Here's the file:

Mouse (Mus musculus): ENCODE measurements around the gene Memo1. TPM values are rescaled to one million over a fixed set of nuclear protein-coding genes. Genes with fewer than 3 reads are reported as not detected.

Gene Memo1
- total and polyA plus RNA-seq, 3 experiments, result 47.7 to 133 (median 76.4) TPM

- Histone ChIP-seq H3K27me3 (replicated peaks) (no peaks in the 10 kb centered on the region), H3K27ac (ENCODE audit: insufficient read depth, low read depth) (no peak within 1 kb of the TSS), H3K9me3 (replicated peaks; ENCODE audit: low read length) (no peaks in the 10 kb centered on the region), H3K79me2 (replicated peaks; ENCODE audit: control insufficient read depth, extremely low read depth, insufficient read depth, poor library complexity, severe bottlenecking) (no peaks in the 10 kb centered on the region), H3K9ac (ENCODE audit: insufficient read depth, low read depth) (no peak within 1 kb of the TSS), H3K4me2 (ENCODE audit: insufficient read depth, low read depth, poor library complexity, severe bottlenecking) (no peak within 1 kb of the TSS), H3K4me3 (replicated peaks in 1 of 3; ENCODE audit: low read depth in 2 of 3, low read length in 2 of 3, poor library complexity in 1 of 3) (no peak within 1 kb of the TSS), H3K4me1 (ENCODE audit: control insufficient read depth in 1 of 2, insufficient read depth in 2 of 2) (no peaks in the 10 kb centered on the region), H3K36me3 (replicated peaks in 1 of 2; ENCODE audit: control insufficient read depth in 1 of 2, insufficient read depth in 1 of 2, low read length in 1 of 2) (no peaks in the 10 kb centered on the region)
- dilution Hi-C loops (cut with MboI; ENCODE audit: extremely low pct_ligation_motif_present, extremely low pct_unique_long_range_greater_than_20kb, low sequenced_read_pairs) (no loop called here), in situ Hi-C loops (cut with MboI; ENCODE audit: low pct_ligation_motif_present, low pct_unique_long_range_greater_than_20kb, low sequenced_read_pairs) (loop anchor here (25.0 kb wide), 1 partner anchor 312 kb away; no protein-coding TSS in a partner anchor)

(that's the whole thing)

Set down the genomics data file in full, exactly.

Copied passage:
Mouse (Mus musculus): ENCODE measurements around the gene Memo1. TPM values are rescaled to one million over a fixed set of nuclear protein-coding genes. Genes with fewer than 3 reads are reported as not detected.

Gene Memo1
- total and polyA plus RNA-seq, 3 experiments, result 47.7 to 133 (median 76.4) TPM

- Histone ChIP-seq H3K27me3 (replicated peaks) (no peaks in the 10 kb centered on the region), H3K27ac (ENCODE audit: insufficient read depth, low read depth) (no peak within 1 kb of the TSS), H3K9me3 (replicated peaks; ENCODE audit: low read length) (no peaks in the 10 kb centered on the region), H3K79me2 (replicated peaks; ENCODE audit: control insufficient read depth, extremely low read depth, insufficient read depth, poor library complexity, severe bottlenecking) (no peaks in the 10 kb centered on the region), H3K9ac (ENCODE audit: insufficient read depth, low read depth) (no peak within 1 kb of the TSS), H3K4me2 (ENCODE audit: insufficient read depth, low read depth, poor library complexity, severe bottlenecking) (no peak within 1 kb of the TSS), H3K4me3 (replicated peaks in 1 of 3; ENCODE audit: low read depth in 2 of 3, low read length in 2 of 3, poor library complexity in 1 of 3) (no peak within 1 kb of the TSS), H3K4me1 (ENCODE audit: control insufficient read depth in 1 of 2, insufficient read depth in 2 of 2) (no peaks in the 10 kb centered on the region), H3K36me3 (replicated peaks in 1 of 2; ENCODE audit: control insufficient read depth in 1 of 2, insufficient read depth in 1 of 2, low read length in 1 of 2) (no peaks in the 10 kb centered on the region)
- dilution Hi-C loops (cut with MboI; ENCODE audit: extremely low pct_ligation_motif_present, extremely low pct_unique_long_range_greater_than_20kb, low sequenced_read_pairs) (no loop called here), in situ Hi-C loops (cut with MboI; ENCODE audit: low pct_ligation_motif_present, low pct_unique_long_range_greater_than_20kb, low sequenced_read_pairs) (loop anchor here (25.0 kb wide), 1 partner anchor 312 kb away; no protein-coding TSS in a partner anchor)